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Formal metadata: information and software

Formal metadata information and software

The mq HOWTO: Batch editing of metadata

Some editing tasks can be carried out with typical metadata editors, some are easier with plain text editors, and some really require so much additional thinking that it makes sense to write a program of some kind to make the changes.
Examples of the latter kind are things where you need to make a decision of some sort but you know that the decision will be determined by things that are already in the metadata.

Some specific examples:

  1. ArcCatalog puts a separate Metadata_Extensions element into the metadata every time you import it. So if you export, then re-import a couple of times, you will have the same elements repeated. Solution: open each record, find the first Metadata_Extensions if it exists. Since there may be more than one of these, look for one that specifies the ESRI extensions; it will have a Profile_Name of ESRI Metadata Profile. Now look at all of the other Metadata_Extensions elements; if any of them have the same value for Profile_Name, delete them.

    This is an operation you could do with a text editor or many of the typical metadata editors like Tkme. But it's mindless in the sense that you can specify the steps exactly, and it doesn't require you to think specifically about each record beyond following the procedure.

  2. Somebody leaves your organization. You need to find all of the metadata records that refer to the ex-employee's contact information and replace those Contact_Information sections with the contact info for somebody else. Contact_Information occurs in four different places: Point_of_Contact, Process_Contact, Distributor, and Metadata_Contact. To make things more complex, Process_Contact occurs within the repeatable element Process_Step so there may be many of those.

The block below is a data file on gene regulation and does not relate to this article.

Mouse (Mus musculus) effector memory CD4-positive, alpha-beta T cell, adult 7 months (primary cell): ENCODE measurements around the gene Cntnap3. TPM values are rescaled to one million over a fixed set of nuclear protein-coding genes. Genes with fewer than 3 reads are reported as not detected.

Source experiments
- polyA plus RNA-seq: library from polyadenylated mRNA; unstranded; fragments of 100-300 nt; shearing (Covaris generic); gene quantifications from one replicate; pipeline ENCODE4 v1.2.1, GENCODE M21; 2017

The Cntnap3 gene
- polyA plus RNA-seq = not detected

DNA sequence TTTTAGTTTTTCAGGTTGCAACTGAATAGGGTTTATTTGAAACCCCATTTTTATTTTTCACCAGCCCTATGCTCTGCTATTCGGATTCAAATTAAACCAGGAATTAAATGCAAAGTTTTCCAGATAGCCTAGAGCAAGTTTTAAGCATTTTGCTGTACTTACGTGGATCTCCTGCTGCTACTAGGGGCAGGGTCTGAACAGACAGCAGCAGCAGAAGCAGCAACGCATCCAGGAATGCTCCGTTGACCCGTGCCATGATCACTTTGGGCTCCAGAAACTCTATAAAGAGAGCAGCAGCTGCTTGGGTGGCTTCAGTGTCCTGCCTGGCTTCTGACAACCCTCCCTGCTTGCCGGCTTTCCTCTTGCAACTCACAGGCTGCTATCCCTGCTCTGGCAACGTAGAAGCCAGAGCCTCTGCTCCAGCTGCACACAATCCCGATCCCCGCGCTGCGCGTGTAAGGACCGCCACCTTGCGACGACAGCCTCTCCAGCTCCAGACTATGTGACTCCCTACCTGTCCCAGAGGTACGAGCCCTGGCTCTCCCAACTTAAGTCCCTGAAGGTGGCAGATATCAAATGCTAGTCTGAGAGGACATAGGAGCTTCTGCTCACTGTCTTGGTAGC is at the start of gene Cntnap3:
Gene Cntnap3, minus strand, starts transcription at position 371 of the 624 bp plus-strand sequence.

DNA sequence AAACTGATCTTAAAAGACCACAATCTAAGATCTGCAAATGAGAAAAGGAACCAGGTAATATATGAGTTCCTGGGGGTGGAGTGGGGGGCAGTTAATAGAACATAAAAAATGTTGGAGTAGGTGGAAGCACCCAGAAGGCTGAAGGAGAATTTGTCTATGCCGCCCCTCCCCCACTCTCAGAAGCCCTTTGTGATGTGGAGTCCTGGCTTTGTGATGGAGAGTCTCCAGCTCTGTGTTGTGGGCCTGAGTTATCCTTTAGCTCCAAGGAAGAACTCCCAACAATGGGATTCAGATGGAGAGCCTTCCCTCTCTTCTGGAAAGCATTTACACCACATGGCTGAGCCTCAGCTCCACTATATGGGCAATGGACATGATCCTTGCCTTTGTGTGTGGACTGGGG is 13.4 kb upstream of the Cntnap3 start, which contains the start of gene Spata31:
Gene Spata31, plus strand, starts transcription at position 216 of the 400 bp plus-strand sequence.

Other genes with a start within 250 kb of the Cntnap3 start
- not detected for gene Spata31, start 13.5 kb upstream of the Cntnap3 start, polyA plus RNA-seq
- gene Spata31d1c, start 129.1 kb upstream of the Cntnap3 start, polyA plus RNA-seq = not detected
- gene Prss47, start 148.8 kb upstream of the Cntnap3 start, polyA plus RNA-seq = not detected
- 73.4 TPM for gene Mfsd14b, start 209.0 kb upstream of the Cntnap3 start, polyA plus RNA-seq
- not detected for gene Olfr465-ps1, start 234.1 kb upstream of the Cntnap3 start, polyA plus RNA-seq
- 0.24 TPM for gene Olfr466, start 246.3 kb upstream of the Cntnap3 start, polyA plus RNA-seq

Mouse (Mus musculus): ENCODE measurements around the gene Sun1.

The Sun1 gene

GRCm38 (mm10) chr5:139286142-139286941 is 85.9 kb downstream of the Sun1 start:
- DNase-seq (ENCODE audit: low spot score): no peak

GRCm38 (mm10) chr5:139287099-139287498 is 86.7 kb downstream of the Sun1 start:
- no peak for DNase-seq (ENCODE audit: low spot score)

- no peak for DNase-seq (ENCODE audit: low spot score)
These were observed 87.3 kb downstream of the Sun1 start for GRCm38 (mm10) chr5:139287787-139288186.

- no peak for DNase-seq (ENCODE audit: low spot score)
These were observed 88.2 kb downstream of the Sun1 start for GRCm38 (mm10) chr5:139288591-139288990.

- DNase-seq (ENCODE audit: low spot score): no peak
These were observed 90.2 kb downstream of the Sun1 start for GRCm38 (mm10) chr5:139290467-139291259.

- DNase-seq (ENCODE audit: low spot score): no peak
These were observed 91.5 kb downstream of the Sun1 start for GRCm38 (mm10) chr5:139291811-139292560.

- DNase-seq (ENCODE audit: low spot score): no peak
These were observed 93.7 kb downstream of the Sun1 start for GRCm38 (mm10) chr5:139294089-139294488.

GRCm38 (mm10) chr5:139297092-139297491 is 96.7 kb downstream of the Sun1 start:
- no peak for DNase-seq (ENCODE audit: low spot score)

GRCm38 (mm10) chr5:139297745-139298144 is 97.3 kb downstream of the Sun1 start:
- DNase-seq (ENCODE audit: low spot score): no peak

3. People write Series_Name in all kinds of ways. For many publications, there's an official series name that really should be the one that people use. But you inherited this job from the person before you (see example 2 above), so you can't go back in time and have all of the metadata written right to begin with; you have to fix what's there. Citation_Information occurs in three different places: Citation, Cross_Reference, and Source_Citation; of these only Citation is not repeatable. Furthermore, you might need to look at what people have already put into Series_Name so that you can decide which non-preferred names go with each preferred series name. So first you write a script that collects all of the existing Series_Name values, then you rearrange that list so that you know which are preferred and which aren't. Then you go back through the records and replace the wrong names with the right ones.

Scripted editing of metadata

Because I encountered many of these problems, I turned to a scripting language to help me solve them. Using the code that runs Tkme and mp, I wrote mq, an extension to Tcl/Tk that allows me to read and write metadata using Tcl commands. I chose Tcl because I could figure out how to do this for that language. It's not an extremely complicated language, but it is a little weird in some ways. It works pretty well for this.
In order to use this method, you need to (1) install Tcl/Tk on your system; (2) install mq so that Tcl/Tk can find it; and (3) write your Tcl scripts so that they use mq. Here are the details; I'll assume you're using Microsoft Windows, but it would work as well (or better) on Linux:
  1. Go to http://www.activestate.com/Products/activeTcl/ and click Download; follow their instructions to install Tcl. I recommend installing it in C:\Tcl